Word vs PDF vs Google Docs
The three most common formats of document are Microsoft Word, PDF and Google Docs. This page explores the benefits and constraints of each.
Structuring documents using headings provides readers with an outline of the content, identifies key points and increases the technical accessibility of the document. Heading styles include hidden metadata about the structure of the document which can produce tables of contents automatically and navigation anchors for screen-reader users.
Headings should be structured based on a hierarchy: Heading 1 is the most important, followed by Heading 2, Heading 3, etc. You can have multiple Heading 2 under a Heading 1. However, you should not go from Heading 1 to Heading 3 without an intermediary Heading 2. Headings provide visual styles too, these can be changed in Word, but it is important to recognise headings as structural, not design. The video below explores the role of headings in more detail.
Colour should not be the only method used to convey information. You should also print preview the document in black and white to ensure any colour images/charts are still able to be interpreted when viewed greyscale.
Images should have captions, and if not described within the main text of the document should be described using the ‘Alt Text’ description within the image properties. Images that have been copied into your document may need resizing or compressing, if your document has a large file size when it is saved.
Font, size and spacing
To make your documents more accessible to users with specific disabilities, use a clear ‘sans-serif’ font such as Arial, Calibri or Helvetica in size 12pt or greater. Use left justification (not full justified text), with clear line spacing (1.5 or more) and double line spacing between paragraphs. Further advice from Disability Services.
|Good for||Main limitations|
|Word document||Can be downloaded and edited.Templates. Reading lists.||Not always possible to open on mobile devices.|
|Compatible across devices and operating systems. Most mobile devices don’t require additional software to open PDFs. Good annotation possibilities with Adobe Reader and other software.||Cannot be edited without specialist software.|
|Google Docs||Group work and ongoing/development documents.Collaborative and simultaneous editing. Controlled sharing/access.||Limited functionality in comparison to Word. Internet access required to access current version of document (but with offline/download options).|
Word documents are best when you want to provide maximum editing and functionality for students.
All Word documents should be created in .docx format, rather than .doc. Older versions of Word can open .docx files with the freely available extension provided by Microsoft. According to Microsoft, .docx files tend to be smaller and less prone to corruption than the .doc format. Students do not need Microsoft Office to view .docx files, and can download the free Microsoft Viewer or use other office packages such as OpenOffice or Google Docs. It is worth noting that Office365 is available to all students for free through the University.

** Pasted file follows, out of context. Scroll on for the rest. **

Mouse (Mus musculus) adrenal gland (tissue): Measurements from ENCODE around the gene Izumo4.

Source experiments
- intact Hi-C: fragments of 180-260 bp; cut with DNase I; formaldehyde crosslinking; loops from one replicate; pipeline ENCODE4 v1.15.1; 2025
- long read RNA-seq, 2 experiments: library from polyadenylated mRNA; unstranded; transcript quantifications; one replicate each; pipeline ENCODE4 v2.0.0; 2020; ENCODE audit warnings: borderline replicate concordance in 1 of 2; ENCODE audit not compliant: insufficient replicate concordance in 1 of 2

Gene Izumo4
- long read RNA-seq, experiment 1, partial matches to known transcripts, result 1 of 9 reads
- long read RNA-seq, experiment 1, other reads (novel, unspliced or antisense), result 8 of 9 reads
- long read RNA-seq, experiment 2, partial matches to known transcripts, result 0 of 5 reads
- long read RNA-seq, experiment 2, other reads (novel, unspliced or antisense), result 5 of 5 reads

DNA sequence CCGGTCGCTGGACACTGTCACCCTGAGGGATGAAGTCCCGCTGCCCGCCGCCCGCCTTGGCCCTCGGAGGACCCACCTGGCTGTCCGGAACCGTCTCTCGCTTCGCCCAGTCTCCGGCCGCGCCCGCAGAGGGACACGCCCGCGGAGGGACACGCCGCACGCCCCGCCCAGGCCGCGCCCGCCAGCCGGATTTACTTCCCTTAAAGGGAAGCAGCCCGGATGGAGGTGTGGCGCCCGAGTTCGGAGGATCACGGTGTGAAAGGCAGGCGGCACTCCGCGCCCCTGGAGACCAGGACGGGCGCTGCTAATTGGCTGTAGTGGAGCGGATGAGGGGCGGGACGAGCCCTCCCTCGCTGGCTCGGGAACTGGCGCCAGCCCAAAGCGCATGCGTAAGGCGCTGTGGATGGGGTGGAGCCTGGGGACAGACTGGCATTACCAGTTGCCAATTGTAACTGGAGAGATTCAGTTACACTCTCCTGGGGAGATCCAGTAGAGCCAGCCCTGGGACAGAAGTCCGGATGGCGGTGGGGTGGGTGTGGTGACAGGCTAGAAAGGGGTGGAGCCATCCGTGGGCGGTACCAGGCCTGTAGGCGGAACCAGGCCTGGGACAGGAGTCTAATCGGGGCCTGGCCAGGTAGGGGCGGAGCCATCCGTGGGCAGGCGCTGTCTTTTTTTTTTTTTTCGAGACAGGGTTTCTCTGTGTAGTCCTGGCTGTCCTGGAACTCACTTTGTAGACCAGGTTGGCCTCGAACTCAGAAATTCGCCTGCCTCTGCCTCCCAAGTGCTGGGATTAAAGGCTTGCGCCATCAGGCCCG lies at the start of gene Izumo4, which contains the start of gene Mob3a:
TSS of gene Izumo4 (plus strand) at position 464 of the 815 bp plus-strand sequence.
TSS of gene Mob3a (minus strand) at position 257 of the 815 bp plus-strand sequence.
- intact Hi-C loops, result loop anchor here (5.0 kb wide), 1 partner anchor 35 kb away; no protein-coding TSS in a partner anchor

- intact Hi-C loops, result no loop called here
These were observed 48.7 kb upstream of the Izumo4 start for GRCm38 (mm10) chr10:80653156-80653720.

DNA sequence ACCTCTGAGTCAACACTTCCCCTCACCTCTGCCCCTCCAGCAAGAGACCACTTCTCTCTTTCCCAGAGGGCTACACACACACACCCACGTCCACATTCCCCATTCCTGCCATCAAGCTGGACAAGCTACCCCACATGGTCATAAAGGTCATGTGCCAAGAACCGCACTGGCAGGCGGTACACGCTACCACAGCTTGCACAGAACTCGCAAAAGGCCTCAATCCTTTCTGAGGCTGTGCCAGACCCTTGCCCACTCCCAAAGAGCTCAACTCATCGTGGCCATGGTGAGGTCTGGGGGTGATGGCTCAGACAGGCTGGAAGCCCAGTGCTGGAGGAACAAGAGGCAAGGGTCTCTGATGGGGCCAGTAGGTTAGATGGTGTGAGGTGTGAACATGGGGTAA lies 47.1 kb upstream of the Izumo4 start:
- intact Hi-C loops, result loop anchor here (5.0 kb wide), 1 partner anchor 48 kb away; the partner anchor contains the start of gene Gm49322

Word documents are not as accessible as PDFs for some screen-reading software.
PDFs are the most portable of the document formats, capable of being opened on practically any device. PDFs can be highlighted, annotated and drawn upon if viewed within an appropriate piece of software (for example Adobe Reader). PDF text cannot be edited easily and text cannot be added in a practical way. Content can be copied from a PDF, either by selecting text or images, or through the use of screenshot functionality (see Sourcing Images in Section 3.3).
PDFs created using photocopiers do not create accessible documents as the PDFs are simply images rather than true digital text. PDFs created through scanning documents must be made accessible before being provided to students.
Word documents that are saved as PDF files will need to be saved with the accessibility options checked.
Google Docs should be used where you are looking for collaboration, group commenting and a document that may evolve over time but need to be linked from one place. Google Docs are not files in the traditional sense, they exist only online. Whilst you can export Google Docs as Word files or PDFs, the exports represent a snapshot in time of that Google Doc. Google Docs are always current, keep a history of edits and hence avoid some of the problems of multiple versions of files getting muddled. You can also control who can view, comment and edit on a Google Doc.
The SlideShare below outlines the key differences between Google Docs and usual files.
- How to check the accessibility of PDFs [YouTube]
- Converting scan PDFs to accessible PDFs with PDF Converter [YouTube]
- Saving Word docs as accessible PDFs [support.office.com]
- Getting started with Google Docs [Google Help]
- IT Services Google Apps learning resources [Google Site created by IT Services]
- IT Services IT training [IT Services]